Summary: "Whoever divorces his wife and marries another commits adultery against her, and if she divorces her husband and marries another, she commits adultery."
It seems like we’ve been covering most of my least favourite Bible passages of late, so perhaps I should have expected this one to come along - "Whoever divorces his wife and marries another commits adultery against her”. Another winner!
And what a good passage to have on the day of a baptism! Certainly it serves as a subtle way of informing any divorced parents who may be visiting us today, and who may be thinking about getting their children baptised, don’t bother coming here!
"Whoever divorces his wife and marries another commits adultery against her”. That’s our stance, and we don‘t want any no good adulterers or adulteresses around here, nor your children of questionable origin!
Now, before someone actually does get up and try to punch me, I should point out that if there is a finger here being pointed at persons who have failed in their marriages and have been divorced and remarried, that finger is pointing squarely at me!
I am a divorcee, and I have remarried, and the church (not this church but the greater Diocese) never lets me forget that!
I received my synod badge the other day. This gives me the privilege of getting access to the 2006 sessions of the synod of the Anglican Diocese of Sydney. It’s a privilege I’m afraid I rarely take advantage of. Even so, I was fascinated this year to see that they’ve inserted some letters under my name - ‘ACIC’.
In truth, I’m not entirely sure what these letters stand for, but I’m guessing that they stand for ‘Acting Curate in Charge’, which, if correct, means I must have been demoted again!
I used to be ‘Acting Rector’. I’ve never been permitted to become full rector of this parish, despite having now been here for 15 years. I’m technically still a casual in this position, whose tenure is entirely subject to the whim of the Bishop, and I think now I must have descended still one step further down the ecclesiastical ladder!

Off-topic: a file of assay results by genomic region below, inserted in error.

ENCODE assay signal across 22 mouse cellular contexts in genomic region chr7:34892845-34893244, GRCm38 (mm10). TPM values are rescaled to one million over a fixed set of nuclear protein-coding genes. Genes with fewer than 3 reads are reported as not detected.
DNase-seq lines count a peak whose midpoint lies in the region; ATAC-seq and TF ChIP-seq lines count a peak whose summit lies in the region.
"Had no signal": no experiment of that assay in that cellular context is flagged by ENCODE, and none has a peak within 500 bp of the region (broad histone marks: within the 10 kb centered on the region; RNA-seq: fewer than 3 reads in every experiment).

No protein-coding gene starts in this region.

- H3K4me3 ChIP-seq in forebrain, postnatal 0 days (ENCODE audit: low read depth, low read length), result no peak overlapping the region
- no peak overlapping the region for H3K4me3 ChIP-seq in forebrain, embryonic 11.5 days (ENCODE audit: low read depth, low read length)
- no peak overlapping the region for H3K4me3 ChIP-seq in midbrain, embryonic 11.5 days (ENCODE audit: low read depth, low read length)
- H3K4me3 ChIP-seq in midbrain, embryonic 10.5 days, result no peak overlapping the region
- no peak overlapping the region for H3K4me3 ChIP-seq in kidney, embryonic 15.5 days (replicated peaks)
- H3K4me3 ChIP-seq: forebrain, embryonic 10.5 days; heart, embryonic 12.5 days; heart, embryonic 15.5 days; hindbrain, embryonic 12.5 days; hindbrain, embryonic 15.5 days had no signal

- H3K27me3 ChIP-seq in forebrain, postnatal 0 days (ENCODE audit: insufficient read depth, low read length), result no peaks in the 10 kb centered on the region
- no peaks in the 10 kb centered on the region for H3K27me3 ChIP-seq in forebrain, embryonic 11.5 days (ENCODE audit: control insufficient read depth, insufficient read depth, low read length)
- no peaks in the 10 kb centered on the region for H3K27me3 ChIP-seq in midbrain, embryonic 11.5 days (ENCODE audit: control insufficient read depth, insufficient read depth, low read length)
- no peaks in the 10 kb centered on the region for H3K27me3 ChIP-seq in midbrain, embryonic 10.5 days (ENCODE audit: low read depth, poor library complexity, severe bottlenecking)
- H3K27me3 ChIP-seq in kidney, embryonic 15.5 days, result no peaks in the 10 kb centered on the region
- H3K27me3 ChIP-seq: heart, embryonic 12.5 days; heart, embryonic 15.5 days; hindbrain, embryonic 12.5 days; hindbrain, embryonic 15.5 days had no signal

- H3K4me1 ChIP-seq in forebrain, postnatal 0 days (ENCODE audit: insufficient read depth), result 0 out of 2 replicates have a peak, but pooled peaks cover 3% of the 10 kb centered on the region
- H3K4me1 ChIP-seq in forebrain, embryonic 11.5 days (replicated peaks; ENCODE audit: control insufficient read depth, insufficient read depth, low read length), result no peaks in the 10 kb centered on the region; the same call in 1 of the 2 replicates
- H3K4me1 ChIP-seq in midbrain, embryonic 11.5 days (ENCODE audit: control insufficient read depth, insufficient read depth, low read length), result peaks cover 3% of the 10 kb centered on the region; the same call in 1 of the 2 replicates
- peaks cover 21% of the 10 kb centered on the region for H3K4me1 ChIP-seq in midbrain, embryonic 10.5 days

In truth, I really don’t care what label they apply to me here, so long as I’m free to continue to do the work I feel called to do. Even so, I know full well that there is only one reason that I get this label, and that is because I am one who has been divorced and has remarried, and so in the eyes of the establishment I will always remain a second class cleric, and should consider myself lucky to have been allowed to continue in this ministry at all.
Of course, it’s possible that I’ve misinterpreted this badge, and that the letters actually stand for, “Arch-Chancellor in Constantinople!”, but I don’t think so.
In truth, as I say, I really don’t care what label people apply to me personally, except in so far as it is a testimony to the fact that they will not let me forget my failings. And yet it was Jesus Himself who said, ."Whoever divorces his wife and marries another commits adultery against her”. That seems pretty final, and who are we to question the Lord Jesus?
No wonder the historic church has always viewed divorced persons in such a dim light, and refused to baptise their offspring.
By maintaining a high standard, and excluding divorced and/or adulterous persons from the fellowship, we maintain the purity of the faith community as a whole. Of course, for the person on the other end, the experience is something like having someone put the boot in when you’re already doubled up on the ground!
A woman by the name of Doris Mae Golberg wrote some lines which summed up for me my experience of divorce:
I have lost my husband, but I am not supposed to mourn.
I have lost my children; they don’t know to whom they belong.
I have lost my relatives; they do not approve.
I have lost his relatives; they blame me.
I have lost my friends; they don’t know how to act.
I feel I have lost my church; do they think I have sinned too much?
I am afraid of the future,
I am ashamed of the past,
I am confused about the present.
I am so alone,
I feel so lost.
God, please stay by me, You are all I have left.
At this point, in my experience, the church regularly responds by putting the boot in. That’s what happened to my parents when they were divorced. I copped my share when my turn came, and I’ve since been through it with so many friends. Is this really the attitude we think that the Lord Jesus would have us take?
Personally, I think that even a minimal amount of Bible study would suggest to us that judgement is not the final word of the Lord Jesus in this matter, and it may not even be the first word. For one thing, in the very passage we read this morning, where Jesus seems to speak so aggressively towards divorcees, that dialogue is immediately followed by him welcoming the children indiscriminately!